April 22, 2005

Cause for canonization of Bishop Bruté
closer to official opening

Postulator in Rome has been hired

By Brandon A. Evans

Less than a century after his death in 1839, Bishop Simon Bruté was already being hailed as a saint.

Father Bruté, after a long career of educating future priests and serving as the spiritual director of St. Elizabeth Ann Seton, was called by his fellow bishops and Pope Gregory XVI to be the founding bishop of the newly formed Diocese of Vincennes in 1834.

Though he only lived for another five years, his labors laid the foundation for Catholicism to flourish in Indiana and eastern Illinois.

In 1891, Cardinal James Gibbons said the following: “Worthy citizens of Vincennes, you need not go on pilgrimages to visit the tombs of the saints. There is one reposing here in your midst, namely, the saintly founder of this diocese, Right Reverend Simon Bruté.”

Now, after the passing of another century, and after the Diocese of Vincennes was splintered and became the Archdio-cese of Indianapolis, the successor to Bishop Bruté is seeking to have him ­canonized.

Archbishop Daniel M. Buechlein is setting in place the necessary steps to open an official cause for canonization of the late bishop.

The first steps include consulting the bishops of Indiana, Illinois, Michigan and Wisconsin, and consulting the various congregations of the Vatican.

If no objections are received, a Nihil Obstat (“nothing stands in the way”) is granted and an official cause could be opened by this fall—and Bishop Bruté would be given the title “Servant of God.”

From there, officials and committees would examine every writing of Bruté’s and all that is known about him to prove that he lived a life of heroic virtue.

At that point, he would be known as “venerable,” and the cause would move on to the next phase in the canonization process—looking for two miracles that can be attributed to the heavenly intervention of Bishop Bruté.

But before any of this, the first thing that Archbishop Buechlein had to do was find a postulator for the cause—the person who will advocate on behalf of the cause.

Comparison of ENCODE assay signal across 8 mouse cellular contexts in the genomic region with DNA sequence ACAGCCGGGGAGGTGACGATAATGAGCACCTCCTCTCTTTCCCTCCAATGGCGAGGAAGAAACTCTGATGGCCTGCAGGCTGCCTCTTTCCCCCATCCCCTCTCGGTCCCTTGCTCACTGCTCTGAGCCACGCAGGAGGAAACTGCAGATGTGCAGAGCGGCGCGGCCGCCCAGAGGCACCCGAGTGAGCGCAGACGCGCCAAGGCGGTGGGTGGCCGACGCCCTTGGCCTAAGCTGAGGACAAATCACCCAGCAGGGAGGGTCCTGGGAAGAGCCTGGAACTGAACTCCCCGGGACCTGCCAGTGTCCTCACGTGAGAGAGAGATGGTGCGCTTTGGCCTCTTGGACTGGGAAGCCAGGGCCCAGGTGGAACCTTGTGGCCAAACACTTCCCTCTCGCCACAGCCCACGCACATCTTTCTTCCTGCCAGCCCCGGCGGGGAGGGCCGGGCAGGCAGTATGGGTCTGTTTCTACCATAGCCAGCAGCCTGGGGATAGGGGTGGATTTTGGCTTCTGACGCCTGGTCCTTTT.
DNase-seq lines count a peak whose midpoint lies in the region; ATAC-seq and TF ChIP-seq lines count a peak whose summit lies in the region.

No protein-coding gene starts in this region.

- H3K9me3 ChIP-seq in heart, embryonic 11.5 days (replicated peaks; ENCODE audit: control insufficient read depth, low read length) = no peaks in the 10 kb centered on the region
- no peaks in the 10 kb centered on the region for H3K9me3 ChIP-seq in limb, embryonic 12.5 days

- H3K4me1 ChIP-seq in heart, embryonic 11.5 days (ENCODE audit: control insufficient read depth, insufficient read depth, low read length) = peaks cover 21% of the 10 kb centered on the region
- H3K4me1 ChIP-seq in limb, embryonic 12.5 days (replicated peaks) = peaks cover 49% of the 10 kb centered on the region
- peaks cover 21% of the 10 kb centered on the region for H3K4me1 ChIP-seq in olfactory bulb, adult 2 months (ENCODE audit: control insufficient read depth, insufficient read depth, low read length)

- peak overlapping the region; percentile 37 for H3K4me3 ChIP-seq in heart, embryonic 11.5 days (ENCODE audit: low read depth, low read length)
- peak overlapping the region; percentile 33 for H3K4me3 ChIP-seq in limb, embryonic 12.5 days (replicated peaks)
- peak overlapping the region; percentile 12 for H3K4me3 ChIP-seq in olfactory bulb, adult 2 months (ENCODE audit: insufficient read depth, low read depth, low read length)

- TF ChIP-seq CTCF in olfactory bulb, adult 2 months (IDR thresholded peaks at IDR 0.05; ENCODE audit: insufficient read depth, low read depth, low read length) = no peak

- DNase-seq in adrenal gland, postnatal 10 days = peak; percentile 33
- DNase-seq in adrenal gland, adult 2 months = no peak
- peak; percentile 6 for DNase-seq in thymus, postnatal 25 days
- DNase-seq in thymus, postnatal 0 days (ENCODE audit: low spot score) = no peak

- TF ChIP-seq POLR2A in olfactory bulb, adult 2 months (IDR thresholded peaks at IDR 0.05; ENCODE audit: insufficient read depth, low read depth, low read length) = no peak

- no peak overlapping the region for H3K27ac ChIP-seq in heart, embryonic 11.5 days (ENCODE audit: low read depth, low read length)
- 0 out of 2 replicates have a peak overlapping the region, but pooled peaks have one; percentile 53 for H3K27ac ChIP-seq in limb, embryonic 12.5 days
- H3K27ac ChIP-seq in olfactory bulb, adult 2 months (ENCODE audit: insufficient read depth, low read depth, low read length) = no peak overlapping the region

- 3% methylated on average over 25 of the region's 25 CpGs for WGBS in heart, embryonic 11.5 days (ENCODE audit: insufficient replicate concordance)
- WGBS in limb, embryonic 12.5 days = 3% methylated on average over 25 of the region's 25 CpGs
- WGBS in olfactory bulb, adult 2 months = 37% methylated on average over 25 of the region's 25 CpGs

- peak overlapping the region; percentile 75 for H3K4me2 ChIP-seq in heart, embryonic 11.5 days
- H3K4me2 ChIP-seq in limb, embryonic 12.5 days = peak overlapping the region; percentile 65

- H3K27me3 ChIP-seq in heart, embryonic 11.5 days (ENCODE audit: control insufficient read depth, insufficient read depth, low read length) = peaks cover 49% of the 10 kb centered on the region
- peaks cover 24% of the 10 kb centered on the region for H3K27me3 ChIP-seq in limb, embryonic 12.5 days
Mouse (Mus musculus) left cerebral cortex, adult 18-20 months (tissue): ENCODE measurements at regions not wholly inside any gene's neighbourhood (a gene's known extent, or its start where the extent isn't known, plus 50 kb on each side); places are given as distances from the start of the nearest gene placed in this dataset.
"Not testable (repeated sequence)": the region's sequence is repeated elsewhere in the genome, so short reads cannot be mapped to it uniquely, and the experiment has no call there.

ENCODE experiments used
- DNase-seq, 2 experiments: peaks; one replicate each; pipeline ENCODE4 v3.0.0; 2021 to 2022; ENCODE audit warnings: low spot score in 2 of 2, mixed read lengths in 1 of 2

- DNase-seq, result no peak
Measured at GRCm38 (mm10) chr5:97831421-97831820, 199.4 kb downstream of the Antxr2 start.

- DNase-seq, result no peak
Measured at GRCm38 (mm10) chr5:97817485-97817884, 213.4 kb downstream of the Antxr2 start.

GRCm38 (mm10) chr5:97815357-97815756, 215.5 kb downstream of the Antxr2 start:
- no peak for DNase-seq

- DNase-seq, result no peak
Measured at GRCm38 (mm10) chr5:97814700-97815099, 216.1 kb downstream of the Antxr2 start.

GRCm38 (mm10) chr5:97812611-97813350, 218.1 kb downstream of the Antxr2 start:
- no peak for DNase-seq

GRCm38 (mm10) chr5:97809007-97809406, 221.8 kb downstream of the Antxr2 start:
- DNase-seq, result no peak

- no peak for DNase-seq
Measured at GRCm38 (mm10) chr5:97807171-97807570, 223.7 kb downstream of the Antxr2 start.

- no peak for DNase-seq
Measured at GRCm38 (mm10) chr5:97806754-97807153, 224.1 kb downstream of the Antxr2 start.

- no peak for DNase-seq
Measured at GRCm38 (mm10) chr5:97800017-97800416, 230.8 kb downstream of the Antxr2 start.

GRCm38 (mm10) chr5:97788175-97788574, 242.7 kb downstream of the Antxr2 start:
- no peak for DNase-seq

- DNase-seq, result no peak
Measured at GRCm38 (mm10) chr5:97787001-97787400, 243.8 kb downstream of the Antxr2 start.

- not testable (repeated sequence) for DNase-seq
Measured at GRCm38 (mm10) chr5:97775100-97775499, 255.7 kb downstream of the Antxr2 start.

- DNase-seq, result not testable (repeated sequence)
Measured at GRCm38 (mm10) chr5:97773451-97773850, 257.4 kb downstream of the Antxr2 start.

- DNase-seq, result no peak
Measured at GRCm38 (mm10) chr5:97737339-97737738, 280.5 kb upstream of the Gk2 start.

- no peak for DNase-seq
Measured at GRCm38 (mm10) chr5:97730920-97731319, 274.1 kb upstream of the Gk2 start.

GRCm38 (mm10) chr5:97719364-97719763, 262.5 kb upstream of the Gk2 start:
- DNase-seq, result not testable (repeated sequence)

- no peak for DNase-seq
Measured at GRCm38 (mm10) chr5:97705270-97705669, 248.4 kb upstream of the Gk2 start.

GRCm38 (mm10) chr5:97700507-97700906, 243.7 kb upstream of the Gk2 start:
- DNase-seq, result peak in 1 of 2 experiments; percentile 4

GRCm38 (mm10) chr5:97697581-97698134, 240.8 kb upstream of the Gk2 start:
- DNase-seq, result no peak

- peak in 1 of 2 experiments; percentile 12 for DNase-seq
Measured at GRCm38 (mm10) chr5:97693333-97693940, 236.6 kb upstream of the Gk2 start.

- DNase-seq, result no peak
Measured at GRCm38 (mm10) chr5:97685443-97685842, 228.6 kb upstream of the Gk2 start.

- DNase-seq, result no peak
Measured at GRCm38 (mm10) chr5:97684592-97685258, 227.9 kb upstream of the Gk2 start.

He selected Andrea Ambrosi, a lawyer, and had him send a copy of a biography on Bishop Bruté written by the late Benedictine Sister Mary Salesia Godecker. Ambrosi is currently also serving on the cause of Blessed Mother Theodore Guérin and Archbishop Fulton Sheen.

“I was very impressed with the figure of Bishop Bruté,” Ambrosi said. “I think he is a wonderful example for us today because he gave proof of human and moral qualities not common.

“He was never intimidated or discouraged during his difficult life, and he never had the need for rest. He was always enthusiastic and had a fervent zeal in spreading out the word of God in his diocese.”

In his later years, Bishop Bruté spent agonizing days traveling on horseback to the scattered outposts of Catholicism in his vast diocese where people were hungry for the faith.

He often wrote with passion on the role of those in his time in preparing the United States to be a place where the Catholic Church could grow.

Upon seeing such potential or such failure, he wrote that failure would surely result “unless the occasion and crisis, the only chance and moment, now, be not improved to the very best; for there can be no too great liberty of best choices.”

In his missionary zeal, Bishop Bruté was sometimes frustrated by his own limits—the German language being one of them.

“I cannot express the great sorrow I experienced when, on visiting the Jasper [Ind.] Mission, I celebrated the Sacred Mysteries in the presence of a great number of German Catholics but was unable to impart to them the saving words of our holy religion,” the bishop wrote. “After Holy Mass, I wept bitter tears, raised my hands to heaven and told my sorrow to my God.